Law Day 2016 – Miranda Rights
At the heart of the foundation of our country is the belief that we are a nation of laws that are balanced to protect the rights of all citizens. President Dwight Eisenhower established the first Law Day in 1958 to recognize our nation’s commitment to following the rule of law. In 1961, Congress passed a joint resolution declaring May 1st as the day for celebrating Law Day. Each year a theme is selected to study and celebrate. This year’s theme is a celebration of the 50th Anniversary of the U.S. Supreme Court case – Miranda v. Arizona.
In Miranda, the defendant was arrested and taken to a police station and interrogated by police officers for two hours. Oral and written confessions by the defendant were introduced in the trial against him. The defendant was convicted and given a lengthy prison sentence. The U.S. Supreme Court overturned Miranda’s conviction and held that incriminating statements made by a person who is interrogated in police custody cannot be used against the person unless the prosecution shows that procedural safeguards were used to insure that the person knew of his rights not to incriminate him or herself.
Miranda is misunderstood by many people. There is a belief among many that if Miranda warnings are not read then the person gets a get out of jail card. Miranda prohibits the prosecution from using the incriminating statements in its case in chief in a trial against a defendant if the statements are obtained in violation of the requirements set forth in Miranda v. Arizona. However, the prosecution can opt to re-try the case without using the incriminating statements. In fact, the Miranda defendant was retried and was convicted without the use of the incriminating statements.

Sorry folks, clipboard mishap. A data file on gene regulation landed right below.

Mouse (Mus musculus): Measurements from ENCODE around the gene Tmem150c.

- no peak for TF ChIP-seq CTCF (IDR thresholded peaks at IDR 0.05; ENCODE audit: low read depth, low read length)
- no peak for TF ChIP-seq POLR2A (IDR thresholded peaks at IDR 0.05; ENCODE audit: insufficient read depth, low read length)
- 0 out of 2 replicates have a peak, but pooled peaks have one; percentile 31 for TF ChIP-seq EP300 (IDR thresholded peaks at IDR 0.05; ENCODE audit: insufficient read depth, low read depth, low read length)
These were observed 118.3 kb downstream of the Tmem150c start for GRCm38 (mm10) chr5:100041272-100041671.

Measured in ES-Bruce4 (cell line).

No exact statement is required for a warning of Miranda rights. Most jurisdictions have a version that is similar to the following: “You have the right to remain silent. Anything you say or do can and will be held against you in the court of law. You have the right to speak to an attorney. If you cannot afford an attorney, one will be appointed for you. Do you understand these rights as they have been read to you?”
The last statement is generally followed by the law enforcement officer asking, “Knowing these rights, do you wish to speak to me?” Miranda rights can be waived. Use Caution when deciding to waiver your Miranda rights. The officer would prefer to speak with you without an attorney present because you are more likely to make an incriminating statement outside the presence of your attorney.
The best way to ensure that you do not waive important Constitutional rights is to invoke your right to an attorney prior to responding to questions while being interrogated in police custody.